First five rounds of the second half:
Despite his eighth place finish today, which was lowered to ninth over a rules infraction, Crutchlow could win the second half of the season. He’s done well during the first half of the second half. Which, in turn, suggests he could win an entire season, simply by winning both halves. Of both halves. Those of you who have been bugging me about under-tranching him must acknowledge that he left Assen in 14th place. We know at least some of it wasn’t his fault – mechanicals. But now having been on a hot streak, suddenly he’s an Alien? No.
Today, with five rounds left, Cal Crutchlow sits in 8th place, 52 points outside the top four, and 130 behind Marquez. It’s in Honda’s interest to give him the best equipment they’ve got, factory team or not. He has recovered from his disastrous start to the season. He is legitimately fast and skilled. He is battling Marquez and was, until today, dusting Pedrosa. He hasn’t crashed since Assen; some would say he’s overdue. We don’t call him Crashlow for nothing. So why are we spending so much time talking about him?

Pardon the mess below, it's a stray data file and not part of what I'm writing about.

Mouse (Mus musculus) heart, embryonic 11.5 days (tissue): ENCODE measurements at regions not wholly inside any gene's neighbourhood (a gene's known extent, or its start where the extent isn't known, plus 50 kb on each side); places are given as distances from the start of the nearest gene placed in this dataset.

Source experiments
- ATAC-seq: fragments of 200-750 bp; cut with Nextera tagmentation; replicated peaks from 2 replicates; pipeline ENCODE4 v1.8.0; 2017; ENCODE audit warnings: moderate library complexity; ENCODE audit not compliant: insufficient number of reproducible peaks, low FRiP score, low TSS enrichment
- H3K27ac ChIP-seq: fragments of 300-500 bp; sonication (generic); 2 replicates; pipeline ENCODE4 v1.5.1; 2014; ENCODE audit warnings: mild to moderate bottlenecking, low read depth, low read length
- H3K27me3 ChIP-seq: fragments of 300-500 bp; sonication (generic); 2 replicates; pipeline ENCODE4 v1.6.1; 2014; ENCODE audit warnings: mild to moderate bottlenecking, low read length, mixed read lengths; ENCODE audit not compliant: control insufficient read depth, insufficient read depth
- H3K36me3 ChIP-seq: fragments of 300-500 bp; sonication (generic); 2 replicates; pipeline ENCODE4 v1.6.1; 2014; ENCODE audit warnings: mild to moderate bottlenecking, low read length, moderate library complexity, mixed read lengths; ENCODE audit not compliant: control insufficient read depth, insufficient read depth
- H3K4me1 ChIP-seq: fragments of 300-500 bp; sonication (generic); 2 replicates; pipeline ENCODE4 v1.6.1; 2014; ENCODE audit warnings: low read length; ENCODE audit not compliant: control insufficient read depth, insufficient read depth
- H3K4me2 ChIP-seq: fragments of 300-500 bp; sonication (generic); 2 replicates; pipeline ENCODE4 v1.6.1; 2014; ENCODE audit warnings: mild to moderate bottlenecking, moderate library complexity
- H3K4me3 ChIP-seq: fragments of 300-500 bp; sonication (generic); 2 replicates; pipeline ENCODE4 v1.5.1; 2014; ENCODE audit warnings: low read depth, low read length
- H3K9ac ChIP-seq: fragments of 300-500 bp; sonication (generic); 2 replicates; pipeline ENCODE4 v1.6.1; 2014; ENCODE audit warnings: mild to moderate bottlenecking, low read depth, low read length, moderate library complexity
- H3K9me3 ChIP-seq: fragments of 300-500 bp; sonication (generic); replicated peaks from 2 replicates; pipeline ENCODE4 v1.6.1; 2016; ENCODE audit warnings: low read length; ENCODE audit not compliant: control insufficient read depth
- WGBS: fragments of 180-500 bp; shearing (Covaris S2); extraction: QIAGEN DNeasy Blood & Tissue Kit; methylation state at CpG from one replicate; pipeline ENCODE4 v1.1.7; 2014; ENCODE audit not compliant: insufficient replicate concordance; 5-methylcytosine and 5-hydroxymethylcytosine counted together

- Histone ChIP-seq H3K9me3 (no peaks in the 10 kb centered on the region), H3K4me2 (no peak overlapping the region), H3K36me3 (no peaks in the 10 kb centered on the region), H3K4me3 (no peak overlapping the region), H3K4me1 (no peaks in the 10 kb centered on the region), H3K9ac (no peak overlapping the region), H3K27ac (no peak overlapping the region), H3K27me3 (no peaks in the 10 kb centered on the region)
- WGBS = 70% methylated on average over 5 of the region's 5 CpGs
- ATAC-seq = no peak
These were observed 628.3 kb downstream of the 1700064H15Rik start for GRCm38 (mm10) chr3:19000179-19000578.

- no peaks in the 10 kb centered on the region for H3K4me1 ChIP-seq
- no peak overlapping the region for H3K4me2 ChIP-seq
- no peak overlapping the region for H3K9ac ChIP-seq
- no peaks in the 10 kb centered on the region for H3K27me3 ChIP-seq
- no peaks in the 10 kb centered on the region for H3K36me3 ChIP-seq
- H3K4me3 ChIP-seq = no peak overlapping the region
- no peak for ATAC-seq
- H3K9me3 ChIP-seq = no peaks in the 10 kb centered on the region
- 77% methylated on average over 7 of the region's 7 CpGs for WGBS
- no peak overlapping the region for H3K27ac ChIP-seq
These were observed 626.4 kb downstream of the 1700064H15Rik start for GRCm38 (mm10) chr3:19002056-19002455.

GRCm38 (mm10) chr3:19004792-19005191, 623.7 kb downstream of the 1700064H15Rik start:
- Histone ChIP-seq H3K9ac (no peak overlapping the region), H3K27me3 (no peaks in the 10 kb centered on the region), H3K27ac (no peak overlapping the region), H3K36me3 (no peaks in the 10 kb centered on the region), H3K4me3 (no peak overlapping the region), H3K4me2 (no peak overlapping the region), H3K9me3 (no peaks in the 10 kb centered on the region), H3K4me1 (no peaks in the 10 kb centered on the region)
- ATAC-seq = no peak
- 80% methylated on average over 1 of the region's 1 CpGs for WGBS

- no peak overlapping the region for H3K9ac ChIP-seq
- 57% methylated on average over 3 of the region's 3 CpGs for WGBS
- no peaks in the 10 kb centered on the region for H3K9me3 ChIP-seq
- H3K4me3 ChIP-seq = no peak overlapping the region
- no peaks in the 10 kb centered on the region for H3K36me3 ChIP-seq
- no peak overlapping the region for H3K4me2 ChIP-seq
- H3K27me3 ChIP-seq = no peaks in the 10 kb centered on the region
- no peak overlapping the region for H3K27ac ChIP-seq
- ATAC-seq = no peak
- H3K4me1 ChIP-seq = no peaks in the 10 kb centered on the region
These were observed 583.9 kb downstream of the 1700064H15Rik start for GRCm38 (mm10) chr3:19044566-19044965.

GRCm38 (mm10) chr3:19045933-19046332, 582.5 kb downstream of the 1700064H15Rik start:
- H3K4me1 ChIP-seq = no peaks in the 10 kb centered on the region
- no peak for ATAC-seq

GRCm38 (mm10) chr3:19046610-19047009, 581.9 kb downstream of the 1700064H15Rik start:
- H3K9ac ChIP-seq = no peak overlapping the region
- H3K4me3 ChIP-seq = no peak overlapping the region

If he wins the second half he’s an Alien. And I’m a monkey’s uncle. Dude is 30 going on 31. At a minimum, he needs to start acting like he’s been here before. He can afford to be gracious after good performances. Save funny for the Tuesday interviews. Now, if both of you Brits reading this would kindly step off my neck…
Brad Binder won the Moto3 race, applying a virtual death grip on the 2016 title. I think some people are unexcited by this prospect due to a lingering negative hangover around historic South African racial practices, combined with the sheer size of his lead. Crushing your opponents is frowned upon in all three MotoGP divisions as it takes the edge off the competition. No question the fast South African is moving on up, but I suspect he has fewer fans in his fan club than, say, Valentino Rossi.